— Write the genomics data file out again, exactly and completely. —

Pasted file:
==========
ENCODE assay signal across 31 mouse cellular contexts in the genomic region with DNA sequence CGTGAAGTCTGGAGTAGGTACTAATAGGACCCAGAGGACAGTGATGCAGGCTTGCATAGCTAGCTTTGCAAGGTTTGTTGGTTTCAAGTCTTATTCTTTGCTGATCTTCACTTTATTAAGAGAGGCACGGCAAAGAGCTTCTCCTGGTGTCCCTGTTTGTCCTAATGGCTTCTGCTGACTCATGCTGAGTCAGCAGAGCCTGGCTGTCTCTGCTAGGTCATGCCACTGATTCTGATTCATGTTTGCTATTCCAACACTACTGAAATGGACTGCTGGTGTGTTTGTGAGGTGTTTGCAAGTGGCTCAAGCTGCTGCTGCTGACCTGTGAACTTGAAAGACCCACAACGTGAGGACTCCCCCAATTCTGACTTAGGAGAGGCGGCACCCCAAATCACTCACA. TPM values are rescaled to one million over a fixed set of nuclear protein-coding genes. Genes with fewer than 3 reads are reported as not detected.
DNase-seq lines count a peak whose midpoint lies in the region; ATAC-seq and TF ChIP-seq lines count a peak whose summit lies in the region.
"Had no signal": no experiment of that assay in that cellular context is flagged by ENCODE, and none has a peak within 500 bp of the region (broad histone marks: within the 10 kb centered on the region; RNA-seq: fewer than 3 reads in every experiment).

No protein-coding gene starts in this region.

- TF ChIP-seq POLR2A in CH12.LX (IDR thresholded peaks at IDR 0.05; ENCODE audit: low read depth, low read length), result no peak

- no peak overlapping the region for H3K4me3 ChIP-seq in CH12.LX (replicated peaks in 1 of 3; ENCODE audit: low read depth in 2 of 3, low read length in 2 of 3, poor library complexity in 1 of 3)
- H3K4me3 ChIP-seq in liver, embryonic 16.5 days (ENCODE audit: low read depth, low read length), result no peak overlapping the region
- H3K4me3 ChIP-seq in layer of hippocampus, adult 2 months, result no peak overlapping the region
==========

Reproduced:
ENCODE assay signal across 31 mouse cellular contexts in the genomic region with DNA sequence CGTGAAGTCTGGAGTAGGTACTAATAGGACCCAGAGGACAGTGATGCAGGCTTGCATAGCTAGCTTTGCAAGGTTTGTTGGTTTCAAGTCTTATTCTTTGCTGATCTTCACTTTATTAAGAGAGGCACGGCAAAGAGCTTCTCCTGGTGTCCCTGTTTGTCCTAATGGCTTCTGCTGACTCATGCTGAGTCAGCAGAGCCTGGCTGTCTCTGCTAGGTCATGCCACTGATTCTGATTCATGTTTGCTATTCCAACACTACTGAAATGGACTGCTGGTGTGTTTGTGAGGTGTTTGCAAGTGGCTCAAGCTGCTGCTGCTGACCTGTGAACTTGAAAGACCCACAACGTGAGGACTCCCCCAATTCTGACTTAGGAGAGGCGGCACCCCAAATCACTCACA. TPM values are rescaled to one million over a fixed set of nuclear protein-coding genes. Genes with fewer than 3 reads are reported as not detected.
DNase-seq lines count a peak whose midpoint lies in the region; ATAC-seq and TF ChIP-seq lines count a peak whose summit lies in the region.
"Had no signal": no experiment of that assay in that cellular context is flagged by ENCODE, and none has a peak within 500 bp of the region (broad histone marks: within the 10 kb centered on the region; RNA-seq: fewer than 3 reads in every experiment).

No protein-coding gene starts in this region.

- TF ChIP-seq POLR2A in CH12.LX (IDR thresholded peaks at IDR 0.05; ENCODE audit: low read depth, low read length), result no peak

- no peak overlapping the region for H3K4me3 ChIP-seq in CH12.LX (replicated peaks in 1 of 3; ENCODE audit: low read depth in 2 of 3, low read length in 2 of 3, poor library complexity in 1 of 3)
- H3K4me3 ChIP-seq in liver, embryonic 16.5 days (ENCODE audit: low read depth, low read length), result no peak overlapping the region
- H3K4me3 ChIP-seq in layer of hippocampus, adult 2 months, result no peak overlapping the region